Wouldn’t it be wonderful to choose the best plants for the job that needs doing?

To select species that grow well whatever project you’ve got planned – living mulch, green manure, a windbreak… We’d save so much time and money retrofitting expensive mistakes.

Most websites, books, and friends supply lists of potential species. That’s useful.

But it’s not the best advice.

It’s equivalent to someone sending you candidates for a job vacancy before you’ve sat down and sorted out what job they need to do.

Recently a neighbor of mine was telling me how he had tried growing living mulch. He’d brought a bag of Cowpea and Lab Lab (Dolichos Bean) seeds, and spread them under his vines.

It hadn’t worked he said. “It was more trouble than it was worth; plants climbing all over my passion fruit vines.”

I wasn’t surprised.

Cowpeas will climb when they get the chance, and LabLab is a vigorous legume, with a strong preference to being upwardly mobile!

He hadn’t worked out the Selection Criteria for his living mulch species list.

If he had, he would have listed ‘inability to climb’ as one of his Selection Criteria. Any plants with a partiality to climbing are defintely not suitable candidates for passion fruit trellises.

In fact, anywhere there’s a climbing frame.

Writing a job description for your planting projects doesn’t take long.  I guarantee in the process that you’ll come up with one or two additional selection criteria that will make a big difference to the success of your project.

Let’s look at an example – creating  a Job Description and Selection Criteria for Green Manure

The job of green manure plants is to improve soil health and reduce unwanted plants (weeds).

The plants have got to grow fast, quickly providing a protective soil cover, growing masses of biomass and increasing soil nitrogen levels.

Additional desirable, but not essential skills: deep roots to till the soil and pull up nutrients, and flowers producing pollen and nectar to feed beneficial insects.

From this Job Description I put together these Section Criteria.

  1. Grow quickly
  2. Grow heaps of biomass to add carbon to the soil
  3. Includes plants with nitrogen-fixing bacteria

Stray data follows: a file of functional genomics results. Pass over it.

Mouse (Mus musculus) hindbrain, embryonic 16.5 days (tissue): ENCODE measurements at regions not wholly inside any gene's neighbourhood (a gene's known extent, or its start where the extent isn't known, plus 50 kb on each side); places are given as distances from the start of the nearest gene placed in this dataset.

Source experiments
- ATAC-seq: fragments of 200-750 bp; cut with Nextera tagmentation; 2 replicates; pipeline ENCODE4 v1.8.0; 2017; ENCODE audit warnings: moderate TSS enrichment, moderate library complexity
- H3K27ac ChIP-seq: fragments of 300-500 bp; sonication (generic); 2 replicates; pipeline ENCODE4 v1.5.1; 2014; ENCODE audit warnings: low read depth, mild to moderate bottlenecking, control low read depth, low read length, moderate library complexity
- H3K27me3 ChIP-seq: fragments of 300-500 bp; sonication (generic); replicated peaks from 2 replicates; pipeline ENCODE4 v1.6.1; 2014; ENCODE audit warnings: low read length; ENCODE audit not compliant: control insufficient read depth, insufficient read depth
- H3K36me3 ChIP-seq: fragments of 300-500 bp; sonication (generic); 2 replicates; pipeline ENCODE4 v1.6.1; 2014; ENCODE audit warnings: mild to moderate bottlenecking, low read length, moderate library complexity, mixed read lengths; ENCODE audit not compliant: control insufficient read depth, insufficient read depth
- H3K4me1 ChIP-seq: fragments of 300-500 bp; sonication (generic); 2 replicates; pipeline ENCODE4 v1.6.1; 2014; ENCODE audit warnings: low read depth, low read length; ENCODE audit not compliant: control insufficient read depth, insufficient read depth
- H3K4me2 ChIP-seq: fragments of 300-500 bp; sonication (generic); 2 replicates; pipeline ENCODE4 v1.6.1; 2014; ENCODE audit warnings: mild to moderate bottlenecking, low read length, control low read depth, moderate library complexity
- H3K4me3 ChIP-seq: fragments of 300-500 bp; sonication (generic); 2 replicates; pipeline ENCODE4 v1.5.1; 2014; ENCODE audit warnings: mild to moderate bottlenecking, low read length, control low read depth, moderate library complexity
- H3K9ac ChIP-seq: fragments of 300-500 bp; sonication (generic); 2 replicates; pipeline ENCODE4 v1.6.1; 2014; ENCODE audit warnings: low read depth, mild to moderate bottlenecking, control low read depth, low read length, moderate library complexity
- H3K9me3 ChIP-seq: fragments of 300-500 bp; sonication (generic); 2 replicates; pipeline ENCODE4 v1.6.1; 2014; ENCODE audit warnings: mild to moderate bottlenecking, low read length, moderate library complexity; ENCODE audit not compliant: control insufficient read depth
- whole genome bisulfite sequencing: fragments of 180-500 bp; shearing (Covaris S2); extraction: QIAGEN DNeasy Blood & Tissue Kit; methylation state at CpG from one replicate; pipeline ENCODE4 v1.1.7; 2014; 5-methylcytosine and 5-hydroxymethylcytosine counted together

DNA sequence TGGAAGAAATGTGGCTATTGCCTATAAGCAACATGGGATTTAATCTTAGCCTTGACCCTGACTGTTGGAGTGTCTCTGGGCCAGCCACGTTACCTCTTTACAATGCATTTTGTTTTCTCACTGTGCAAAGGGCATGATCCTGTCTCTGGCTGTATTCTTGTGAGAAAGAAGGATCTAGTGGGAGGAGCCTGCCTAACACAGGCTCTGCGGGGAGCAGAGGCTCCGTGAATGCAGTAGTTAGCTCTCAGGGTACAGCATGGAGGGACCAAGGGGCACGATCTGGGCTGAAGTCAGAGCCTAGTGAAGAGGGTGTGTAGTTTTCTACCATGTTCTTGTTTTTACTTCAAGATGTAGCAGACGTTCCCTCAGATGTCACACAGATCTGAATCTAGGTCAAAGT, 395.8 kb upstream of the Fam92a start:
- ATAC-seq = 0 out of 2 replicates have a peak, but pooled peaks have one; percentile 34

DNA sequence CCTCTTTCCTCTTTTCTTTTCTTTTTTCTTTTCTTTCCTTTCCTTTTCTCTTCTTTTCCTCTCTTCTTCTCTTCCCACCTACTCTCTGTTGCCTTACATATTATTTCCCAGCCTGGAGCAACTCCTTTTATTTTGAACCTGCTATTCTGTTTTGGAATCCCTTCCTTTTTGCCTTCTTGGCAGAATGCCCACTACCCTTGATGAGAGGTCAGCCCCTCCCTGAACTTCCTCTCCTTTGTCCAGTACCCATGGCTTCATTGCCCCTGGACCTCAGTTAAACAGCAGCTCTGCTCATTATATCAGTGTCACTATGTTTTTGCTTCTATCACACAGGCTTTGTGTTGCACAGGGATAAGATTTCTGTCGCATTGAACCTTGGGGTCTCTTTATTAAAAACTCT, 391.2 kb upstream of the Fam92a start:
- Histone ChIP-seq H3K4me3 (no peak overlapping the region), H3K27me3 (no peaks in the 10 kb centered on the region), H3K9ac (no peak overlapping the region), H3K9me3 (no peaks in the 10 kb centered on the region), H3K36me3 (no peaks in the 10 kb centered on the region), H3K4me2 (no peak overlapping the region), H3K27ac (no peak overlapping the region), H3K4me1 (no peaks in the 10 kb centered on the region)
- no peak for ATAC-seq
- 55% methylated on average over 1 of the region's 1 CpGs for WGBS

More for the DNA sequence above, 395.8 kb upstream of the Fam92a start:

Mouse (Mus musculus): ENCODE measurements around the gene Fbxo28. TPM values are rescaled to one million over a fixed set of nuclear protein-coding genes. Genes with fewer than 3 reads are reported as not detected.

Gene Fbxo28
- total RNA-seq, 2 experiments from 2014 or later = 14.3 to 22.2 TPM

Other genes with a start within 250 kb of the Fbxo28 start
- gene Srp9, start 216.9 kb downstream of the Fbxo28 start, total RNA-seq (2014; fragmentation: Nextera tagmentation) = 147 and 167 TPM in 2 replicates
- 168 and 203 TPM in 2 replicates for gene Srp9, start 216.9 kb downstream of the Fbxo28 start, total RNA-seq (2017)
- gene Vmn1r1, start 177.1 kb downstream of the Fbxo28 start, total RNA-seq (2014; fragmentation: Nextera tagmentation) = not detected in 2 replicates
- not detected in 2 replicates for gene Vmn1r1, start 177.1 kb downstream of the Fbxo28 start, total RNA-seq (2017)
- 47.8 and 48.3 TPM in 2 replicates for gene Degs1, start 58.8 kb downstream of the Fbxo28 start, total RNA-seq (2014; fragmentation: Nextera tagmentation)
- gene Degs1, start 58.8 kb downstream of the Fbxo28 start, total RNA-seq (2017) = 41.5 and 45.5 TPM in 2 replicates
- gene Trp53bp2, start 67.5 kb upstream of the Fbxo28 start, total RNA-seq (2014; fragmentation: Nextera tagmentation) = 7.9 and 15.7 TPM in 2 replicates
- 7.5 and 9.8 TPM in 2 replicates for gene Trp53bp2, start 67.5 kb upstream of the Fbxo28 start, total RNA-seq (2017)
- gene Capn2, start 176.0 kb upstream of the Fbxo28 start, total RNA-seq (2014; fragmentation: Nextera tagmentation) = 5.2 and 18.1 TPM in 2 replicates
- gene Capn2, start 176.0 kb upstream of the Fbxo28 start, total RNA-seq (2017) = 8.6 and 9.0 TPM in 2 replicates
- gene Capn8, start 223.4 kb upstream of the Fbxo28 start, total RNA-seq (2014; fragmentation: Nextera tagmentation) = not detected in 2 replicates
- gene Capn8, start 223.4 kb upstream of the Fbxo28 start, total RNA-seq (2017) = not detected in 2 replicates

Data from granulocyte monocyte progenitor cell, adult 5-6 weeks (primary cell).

4. Grows a dense canopy – unwanted plants (weeds) find it difficult to germinate and grow in the low light levels underneath
  5. Seeds are cheap and easy to obtain
  6. Grow less than [a desired height]
  7. Grow deep roots
  8. Non-climbing
  9. Running plants on larger sites – need less seed to cover the site
  10. Set seed about the same time – we don’t want some plants setting seed early and then germinating and growing up amongst our vegetables

Have I forgotten anything?

Would you have thought of the last two criteria? I didn’t think of number (10) when I grew my first Green Manure, and had Millet coming up amongst my veggies later on!

select plants like this one
Lacy Phacelia (Phacelia. tanacetifolia) is a popular green manure species. It is native to the arid southwest region of the USA and Mexico


There’s also one BIG Selection Criteria I have left out

Can you guess what it might be? It’s an essential criteria to include whatever your project.

Any guesses?

Answer – will the candidate grow well in your growing conditions? Will it be a happy plant?

It’s the most crucial selection criteria.

If your growing conditions (soil, shade, drainage, etc.), don’t meet the needs of the candidates you have selected, they won’t grow well and get the job done.

Your Green Manure Crop will be a flop!

So next time you’re venturing out on a planting project, hold off from grabbing a species list

First put together your Job Description and Selection Criteria.

Select plants by choosing candidates that will

  1. Grow happily in your growing conditions (create a GrowMap)
  2. Diligently perform the duties you have specified in your Job Description

And behave themselves by not scrambling all over your other plants!

It won’t take long to put together. Enough time to have a cuppa.

Now you’re ready to ask friends, check books, websites, seed and plant stockists. You know exactly what you are looking for!

Happy planting!

Image of Phacelia by Evelyn Simak          Lead illustration © BioDivLibrary

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